The Union also noted no particular objection to the two remaining ex CSTs at Silverdale.

At the conclusion of the final mediation with the Judge, the Union made a proposal for a process for resolving the dispute. This essentially was that the Judge would make a recommendation on the outcome of the Dispute, both the Union and the Fire Service would be bound by this recommendation, and this recommendation would be inserted into a binding settlement signed by the Mediator. This meant that the process was agreed by the Union, but although the Union agreed to be bound by the outcome, that outcome itself was not an agreement between the parties.

The Judge’s recommendations, which are incorporated into the settlement document signed by the Mediator are:

  • Mr. Raikes and Mr. Shore to transfer to Devonport (North Shore District) or any other Fire District forthwith.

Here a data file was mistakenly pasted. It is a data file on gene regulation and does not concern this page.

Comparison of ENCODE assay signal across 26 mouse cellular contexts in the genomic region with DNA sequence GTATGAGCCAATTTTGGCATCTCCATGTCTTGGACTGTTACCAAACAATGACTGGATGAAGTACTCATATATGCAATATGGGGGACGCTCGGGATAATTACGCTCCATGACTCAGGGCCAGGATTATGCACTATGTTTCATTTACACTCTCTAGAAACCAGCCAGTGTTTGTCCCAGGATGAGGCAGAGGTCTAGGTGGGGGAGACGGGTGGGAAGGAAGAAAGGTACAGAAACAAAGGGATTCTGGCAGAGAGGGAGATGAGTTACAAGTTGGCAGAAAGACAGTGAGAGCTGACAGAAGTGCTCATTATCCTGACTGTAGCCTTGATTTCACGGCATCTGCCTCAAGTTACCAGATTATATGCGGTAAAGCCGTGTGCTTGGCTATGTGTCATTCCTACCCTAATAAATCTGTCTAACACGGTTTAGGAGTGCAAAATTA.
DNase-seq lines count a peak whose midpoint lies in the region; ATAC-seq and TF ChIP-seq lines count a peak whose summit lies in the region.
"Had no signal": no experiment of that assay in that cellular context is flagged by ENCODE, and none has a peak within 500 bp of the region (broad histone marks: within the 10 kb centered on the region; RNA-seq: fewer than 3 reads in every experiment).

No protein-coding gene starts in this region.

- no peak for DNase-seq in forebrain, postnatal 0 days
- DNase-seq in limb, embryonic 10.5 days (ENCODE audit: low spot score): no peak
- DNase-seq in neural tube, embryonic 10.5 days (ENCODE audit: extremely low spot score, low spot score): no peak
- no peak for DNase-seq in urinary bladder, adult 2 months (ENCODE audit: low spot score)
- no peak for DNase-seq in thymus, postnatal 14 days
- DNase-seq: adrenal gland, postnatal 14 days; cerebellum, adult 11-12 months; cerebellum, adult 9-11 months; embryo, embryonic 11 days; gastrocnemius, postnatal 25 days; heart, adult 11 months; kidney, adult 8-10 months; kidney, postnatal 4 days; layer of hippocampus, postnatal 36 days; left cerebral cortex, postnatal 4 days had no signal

• Mr. Woods to transfer to Titirangi or Waitemata and remain there for 12 months.
  • Mr. Woods and Mr. Hitchcock may apply for a transfer after 6 months to firefighter positions outside of Auckland.
  • After 12 months both Mr. Hitchcock and Mr. Woods may apply for transfer without restriction.
  • There will be a Working Party to examine the feasibility of and timetabling for implementation of 24/7 manning at Silverdale (to include employer, NZPFU
    and volunteer representatives).
  • The parties will commence discussions forthwith regarding reinstatement of the crewing of Auckland’s three specialist appliances (Hazmat, Control Unit and B.A. Tender) on an agreed basis.
  • The bans presently in place from the Union will be removed forthwith.
  • The Fire Service Commission will immediately file and serve a Notice of Discontinuance of the proceedings.
  • The Union will use its best endeavours to cooperate with the Fire Service Commission over the implementation of the transfer of the Silverdale firefighters.
  • There are no issues of costs between the parties.